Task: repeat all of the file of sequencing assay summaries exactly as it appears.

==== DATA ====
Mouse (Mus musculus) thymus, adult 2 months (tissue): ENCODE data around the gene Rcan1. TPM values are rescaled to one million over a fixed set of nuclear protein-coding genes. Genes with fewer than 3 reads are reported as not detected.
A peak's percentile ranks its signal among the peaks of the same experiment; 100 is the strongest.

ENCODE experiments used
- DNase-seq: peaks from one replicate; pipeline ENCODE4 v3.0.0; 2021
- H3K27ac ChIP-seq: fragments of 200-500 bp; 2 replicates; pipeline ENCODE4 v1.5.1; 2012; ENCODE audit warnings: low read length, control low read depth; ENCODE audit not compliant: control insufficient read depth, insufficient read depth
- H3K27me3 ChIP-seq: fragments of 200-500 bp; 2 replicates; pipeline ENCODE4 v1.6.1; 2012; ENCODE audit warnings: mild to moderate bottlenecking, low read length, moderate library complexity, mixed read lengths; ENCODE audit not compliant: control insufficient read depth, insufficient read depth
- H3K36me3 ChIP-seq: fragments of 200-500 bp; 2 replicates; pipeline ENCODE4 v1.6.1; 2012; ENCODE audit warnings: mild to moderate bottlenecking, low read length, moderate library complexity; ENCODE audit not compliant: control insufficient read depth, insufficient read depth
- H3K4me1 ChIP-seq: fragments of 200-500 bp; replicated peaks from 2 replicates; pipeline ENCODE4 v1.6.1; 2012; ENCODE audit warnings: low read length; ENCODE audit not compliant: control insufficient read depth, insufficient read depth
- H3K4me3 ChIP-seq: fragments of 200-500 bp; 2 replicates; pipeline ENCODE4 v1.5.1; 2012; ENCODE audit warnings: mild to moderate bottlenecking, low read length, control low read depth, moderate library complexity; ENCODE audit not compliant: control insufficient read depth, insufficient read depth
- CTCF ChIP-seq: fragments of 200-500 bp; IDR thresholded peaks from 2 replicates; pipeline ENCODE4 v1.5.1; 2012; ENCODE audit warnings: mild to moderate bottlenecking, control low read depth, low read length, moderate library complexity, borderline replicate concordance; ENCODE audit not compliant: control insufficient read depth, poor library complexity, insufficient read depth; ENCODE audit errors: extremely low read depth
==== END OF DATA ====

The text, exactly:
Mouse (Mus musculus) thymus, adult 2 months (tissue): ENCODE data around the gene Rcan1. TPM values are rescaled to one million over a fixed set of nuclear protein-coding genes. Genes with fewer than 3 reads are reported as not detected.
A peak's percentile ranks its signal among the peaks of the same experiment; 100 is the strongest.

ENCODE experiments used
- DNase-seq: peaks from one replicate; pipeline ENCODE4 v3.0.0; 2021
- H3K27ac ChIP-seq: fragments of 200-500 bp; 2 replicates; pipeline ENCODE4 v1.5.1; 2012; ENCODE audit warnings: low read length, control low read depth; ENCODE audit not compliant: control insufficient read depth, insufficient read depth
- H3K27me3 ChIP-seq: fragments of 200-500 bp; 2 replicates; pipeline ENCODE4 v1.6.1; 2012; ENCODE audit warnings: mild to moderate bottlenecking, low read length, moderate library complexity, mixed read lengths; ENCODE audit not compliant: control insufficient read depth, insufficient read depth
- H3K36me3 ChIP-seq: fragments of 200-500 bp; 2 replicates; pipeline ENCODE4 v1.6.1; 2012; ENCODE audit warnings: mild to moderate bottlenecking, low read length, moderate library complexity; ENCODE audit not compliant: control insufficient read depth, insufficient read depth
- H3K4me1 ChIP-seq: fragments of 200-500 bp; replicated peaks from 2 replicates; pipeline ENCODE4 v1.6.1; 2012; ENCODE audit warnings: low read length; ENCODE audit not compliant: control insufficient read depth, insufficient read depth
- H3K4me3 ChIP-seq: fragments of 200-500 bp; 2 replicates; pipeline ENCODE4 v1.5.1; 2012; ENCODE audit warnings: mild to moderate bottlenecking, low read length, control low read depth, moderate library complexity; ENCODE audit not compliant: control insufficient read depth, insufficient read depth
- CTCF ChIP-seq: fragments of 200-500 bp; IDR thresholded peaks from 2 replicates; pipeline ENCODE4 v1.5.1; 2012; ENCODE audit warnings: mild to moderate bottlenecking, control low read depth, low read length, moderate library complexity, borderline replicate concordance; ENCODE audit not compliant: control insufficient read depth, poor library complexity, insufficient read depth; ENCODE audit errors: extremely low read depth